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What is really unique about Chemical Shipping (vis-à-vis other segments of shipping)?

James: 1) other bulk cargoes like oil, ore, or even container liners move in one direction, chemical cargo has more myriad ways of flows to/fro multiple ports and berths. 2) chemical cargo is not generic: there are hundreds of different types of cargoes and grades by multiple producers, users and traders involved. that leads us to: 3) the hardware: chemical ships have multiple segregations. voyage options and decisions for which cargoes to combine to where and how are much more varied, furthermore 4) while there may be some standardisations, many ships are built for specific needs. with this multiplicity of factors, optimal loadable quantity and performance of a ship can be a BIG VARIANCE. ironically, this also makes for an attraction and a low entry barrier into chemical ship operating as each operator believes in his one-upmanship within that big variance.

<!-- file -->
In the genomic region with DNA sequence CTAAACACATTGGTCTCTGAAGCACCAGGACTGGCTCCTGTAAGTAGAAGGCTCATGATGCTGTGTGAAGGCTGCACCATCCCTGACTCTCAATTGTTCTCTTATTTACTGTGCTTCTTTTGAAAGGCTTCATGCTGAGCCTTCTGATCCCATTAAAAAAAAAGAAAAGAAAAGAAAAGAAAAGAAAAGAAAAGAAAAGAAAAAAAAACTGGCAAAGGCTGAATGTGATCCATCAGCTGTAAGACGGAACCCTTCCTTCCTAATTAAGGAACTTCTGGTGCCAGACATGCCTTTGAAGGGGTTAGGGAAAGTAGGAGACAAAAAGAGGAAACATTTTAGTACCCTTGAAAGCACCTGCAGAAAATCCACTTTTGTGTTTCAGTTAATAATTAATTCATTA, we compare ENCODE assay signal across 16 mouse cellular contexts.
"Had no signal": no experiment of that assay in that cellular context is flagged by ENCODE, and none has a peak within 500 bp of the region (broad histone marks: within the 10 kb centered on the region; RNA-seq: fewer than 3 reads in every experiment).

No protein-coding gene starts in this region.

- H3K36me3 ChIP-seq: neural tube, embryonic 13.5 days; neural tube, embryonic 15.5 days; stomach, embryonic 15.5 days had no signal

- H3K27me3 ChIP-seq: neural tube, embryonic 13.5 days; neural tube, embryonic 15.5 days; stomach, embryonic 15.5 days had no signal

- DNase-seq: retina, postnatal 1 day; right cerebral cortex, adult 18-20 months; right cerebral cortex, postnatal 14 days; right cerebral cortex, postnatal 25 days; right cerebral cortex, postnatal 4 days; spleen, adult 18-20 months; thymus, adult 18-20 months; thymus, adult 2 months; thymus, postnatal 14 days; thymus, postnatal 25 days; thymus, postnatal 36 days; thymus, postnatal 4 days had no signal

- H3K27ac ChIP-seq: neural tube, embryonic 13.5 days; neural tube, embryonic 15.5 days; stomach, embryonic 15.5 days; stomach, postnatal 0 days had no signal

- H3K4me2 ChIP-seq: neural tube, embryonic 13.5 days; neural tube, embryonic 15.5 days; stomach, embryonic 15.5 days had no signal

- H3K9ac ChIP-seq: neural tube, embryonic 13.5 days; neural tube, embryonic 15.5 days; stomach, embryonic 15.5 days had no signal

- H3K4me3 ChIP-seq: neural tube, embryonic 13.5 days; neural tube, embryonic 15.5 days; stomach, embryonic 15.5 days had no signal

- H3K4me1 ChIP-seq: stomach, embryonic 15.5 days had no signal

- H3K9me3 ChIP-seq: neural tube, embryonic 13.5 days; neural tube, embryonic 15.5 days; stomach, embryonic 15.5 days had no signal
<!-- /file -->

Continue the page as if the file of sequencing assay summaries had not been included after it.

How is that uniqueness important in what you and ShipsFocus are doing?

James: maritime shipping faces various issues, like in 1) HR: people with great skills and experience are aging and leaving the industry, while new ones are not catching up fast enough; 2) PR: constraints to improving its image as an industry that has a wide spectrum of jobs ranging from off-shore to land-based; 3) TALENTS: shipping lull in the last decade did not help in attracting talents; 4) 24/7 nature it’s hard to sell ‘work-life balance’; 5) SYSTEMS: experience, know-how and network within a knowledgeable person are not captured systematically over time.